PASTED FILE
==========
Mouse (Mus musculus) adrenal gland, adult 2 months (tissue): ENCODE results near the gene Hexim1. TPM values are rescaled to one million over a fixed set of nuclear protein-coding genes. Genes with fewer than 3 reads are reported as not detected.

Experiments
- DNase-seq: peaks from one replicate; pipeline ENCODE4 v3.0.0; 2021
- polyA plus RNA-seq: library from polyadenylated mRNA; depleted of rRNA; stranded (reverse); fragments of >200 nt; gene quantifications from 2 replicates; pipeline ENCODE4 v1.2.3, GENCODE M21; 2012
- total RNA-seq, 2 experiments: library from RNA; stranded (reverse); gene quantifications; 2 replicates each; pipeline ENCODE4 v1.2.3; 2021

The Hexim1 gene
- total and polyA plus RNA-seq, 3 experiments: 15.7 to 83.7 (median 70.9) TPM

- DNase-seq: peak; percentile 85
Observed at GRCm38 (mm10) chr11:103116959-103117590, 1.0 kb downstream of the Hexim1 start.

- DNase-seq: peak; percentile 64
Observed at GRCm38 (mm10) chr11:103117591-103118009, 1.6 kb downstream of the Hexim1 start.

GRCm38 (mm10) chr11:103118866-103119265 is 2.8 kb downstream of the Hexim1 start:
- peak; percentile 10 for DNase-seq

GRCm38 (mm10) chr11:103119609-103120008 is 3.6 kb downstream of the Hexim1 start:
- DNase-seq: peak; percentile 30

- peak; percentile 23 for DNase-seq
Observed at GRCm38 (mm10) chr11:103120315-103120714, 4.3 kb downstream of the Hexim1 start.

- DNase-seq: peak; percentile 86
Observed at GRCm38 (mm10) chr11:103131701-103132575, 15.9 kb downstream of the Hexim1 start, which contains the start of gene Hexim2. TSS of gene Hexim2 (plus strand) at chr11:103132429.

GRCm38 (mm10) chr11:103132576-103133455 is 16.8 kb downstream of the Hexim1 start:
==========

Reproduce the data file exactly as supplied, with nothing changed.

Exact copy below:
Mouse (Mus musculus) adrenal gland, adult 2 months (tissue): ENCODE results near the gene Hexim1. TPM values are rescaled to one million over a fixed set of nuclear protein-coding genes. Genes with fewer than 3 reads are reported as not detected.

Experiments
- DNase-seq: peaks from one replicate; pipeline ENCODE4 v3.0.0; 2021
- polyA plus RNA-seq: library from polyadenylated mRNA; depleted of rRNA; stranded (reverse); fragments of >200 nt; gene quantifications from 2 replicates; pipeline ENCODE4 v1.2.3, GENCODE M21; 2012
- total RNA-seq, 2 experiments: library from RNA; stranded (reverse); gene quantifications; 2 replicates each; pipeline ENCODE4 v1.2.3; 2021

The Hexim1 gene
- total and polyA plus RNA-seq, 3 experiments: 15.7 to 83.7 (median 70.9) TPM

- DNase-seq: peak; percentile 85
Observed at GRCm38 (mm10) chr11:103116959-103117590, 1.0 kb downstream of the Hexim1 start.

- DNase-seq: peak; percentile 64
Observed at GRCm38 (mm10) chr11:103117591-103118009, 1.6 kb downstream of the Hexim1 start.

GRCm38 (mm10) chr11:103118866-103119265 is 2.8 kb downstream of the Hexim1 start:
- peak; percentile 10 for DNase-seq

GRCm38 (mm10) chr11:103119609-103120008 is 3.6 kb downstream of the Hexim1 start:
- DNase-seq: peak; percentile 30

- peak; percentile 23 for DNase-seq
Observed at GRCm38 (mm10) chr11:103120315-103120714, 4.3 kb downstream of the Hexim1 start.

- DNase-seq: peak; percentile 86
Observed at GRCm38 (mm10) chr11:103131701-103132575, 15.9 kb downstream of the Hexim1 start, which contains the start of gene Hexim2. TSS of gene Hexim2 (plus strand) at chr11:103132429.

GRCm38 (mm10) chr11:103132576-103133455 is 16.8 kb downstream of the Hexim1 start: